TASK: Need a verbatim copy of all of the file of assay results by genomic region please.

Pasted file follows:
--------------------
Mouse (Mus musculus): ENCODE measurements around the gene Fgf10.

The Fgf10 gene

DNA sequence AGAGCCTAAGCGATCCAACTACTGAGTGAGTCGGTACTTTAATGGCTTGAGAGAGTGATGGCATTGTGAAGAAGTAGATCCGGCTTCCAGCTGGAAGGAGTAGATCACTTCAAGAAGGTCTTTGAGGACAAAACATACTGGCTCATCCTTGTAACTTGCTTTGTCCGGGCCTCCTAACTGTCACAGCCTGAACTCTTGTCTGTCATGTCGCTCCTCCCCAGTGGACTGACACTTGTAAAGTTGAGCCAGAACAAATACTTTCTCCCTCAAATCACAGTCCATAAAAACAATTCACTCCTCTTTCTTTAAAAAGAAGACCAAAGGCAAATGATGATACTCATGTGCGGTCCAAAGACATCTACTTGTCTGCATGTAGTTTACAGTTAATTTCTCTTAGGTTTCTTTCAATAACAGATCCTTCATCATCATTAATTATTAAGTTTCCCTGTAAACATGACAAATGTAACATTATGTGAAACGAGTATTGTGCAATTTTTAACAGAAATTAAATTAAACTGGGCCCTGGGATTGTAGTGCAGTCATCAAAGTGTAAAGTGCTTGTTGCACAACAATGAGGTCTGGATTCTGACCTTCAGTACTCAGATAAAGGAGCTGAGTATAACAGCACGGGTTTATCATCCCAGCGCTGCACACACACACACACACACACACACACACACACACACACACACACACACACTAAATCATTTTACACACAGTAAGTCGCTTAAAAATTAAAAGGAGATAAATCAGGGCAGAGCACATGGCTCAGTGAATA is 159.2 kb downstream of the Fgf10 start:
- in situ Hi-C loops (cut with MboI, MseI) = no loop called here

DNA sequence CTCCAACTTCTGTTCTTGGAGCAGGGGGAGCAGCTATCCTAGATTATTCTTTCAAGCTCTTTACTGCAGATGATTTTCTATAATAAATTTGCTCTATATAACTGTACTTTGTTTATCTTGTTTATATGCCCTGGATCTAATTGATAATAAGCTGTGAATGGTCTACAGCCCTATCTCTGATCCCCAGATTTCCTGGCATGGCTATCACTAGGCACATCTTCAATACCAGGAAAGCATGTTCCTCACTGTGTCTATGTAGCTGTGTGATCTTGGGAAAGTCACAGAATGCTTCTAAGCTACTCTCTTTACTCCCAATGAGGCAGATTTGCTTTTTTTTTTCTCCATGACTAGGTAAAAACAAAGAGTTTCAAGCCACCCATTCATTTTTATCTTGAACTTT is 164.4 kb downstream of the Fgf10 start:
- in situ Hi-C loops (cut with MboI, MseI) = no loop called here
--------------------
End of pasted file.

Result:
Mouse (Mus musculus): ENCODE measurements around the gene Fgf10.

The Fgf10 gene

DNA sequence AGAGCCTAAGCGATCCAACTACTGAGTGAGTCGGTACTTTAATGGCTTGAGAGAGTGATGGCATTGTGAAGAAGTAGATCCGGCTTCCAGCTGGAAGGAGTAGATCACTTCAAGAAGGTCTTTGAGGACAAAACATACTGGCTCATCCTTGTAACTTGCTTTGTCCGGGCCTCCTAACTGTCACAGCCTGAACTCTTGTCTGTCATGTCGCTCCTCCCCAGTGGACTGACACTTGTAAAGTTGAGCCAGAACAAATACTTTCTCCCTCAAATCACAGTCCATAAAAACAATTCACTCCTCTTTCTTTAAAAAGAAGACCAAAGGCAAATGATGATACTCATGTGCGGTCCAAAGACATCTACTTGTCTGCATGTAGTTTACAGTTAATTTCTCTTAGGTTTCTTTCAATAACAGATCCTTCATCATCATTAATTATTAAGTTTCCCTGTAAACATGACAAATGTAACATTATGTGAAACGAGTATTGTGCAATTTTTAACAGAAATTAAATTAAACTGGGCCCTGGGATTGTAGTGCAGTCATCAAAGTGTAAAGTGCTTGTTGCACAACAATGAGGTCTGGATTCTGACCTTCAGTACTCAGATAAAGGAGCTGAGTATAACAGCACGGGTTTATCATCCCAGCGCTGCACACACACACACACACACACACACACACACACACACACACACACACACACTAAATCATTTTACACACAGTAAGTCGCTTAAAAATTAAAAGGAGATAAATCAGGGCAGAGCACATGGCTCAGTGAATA is 159.2 kb downstream of the Fgf10 start:
- in situ Hi-C loops (cut with MboI, MseI) = no loop called here

DNA sequence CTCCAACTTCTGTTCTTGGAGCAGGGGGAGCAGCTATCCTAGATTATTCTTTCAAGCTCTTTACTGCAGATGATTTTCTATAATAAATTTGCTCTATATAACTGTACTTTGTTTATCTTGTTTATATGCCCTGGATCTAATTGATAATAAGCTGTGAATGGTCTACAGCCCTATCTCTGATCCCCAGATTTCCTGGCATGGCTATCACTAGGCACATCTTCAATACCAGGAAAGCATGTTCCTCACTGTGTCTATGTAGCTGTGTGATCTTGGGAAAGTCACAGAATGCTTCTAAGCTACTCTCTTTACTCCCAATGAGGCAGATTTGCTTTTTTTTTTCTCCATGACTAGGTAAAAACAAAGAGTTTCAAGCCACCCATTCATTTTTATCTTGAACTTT is 164.4 kb downstream of the Fgf10 start:
- in situ Hi-C loops (cut with MboI, MseI) = no loop called here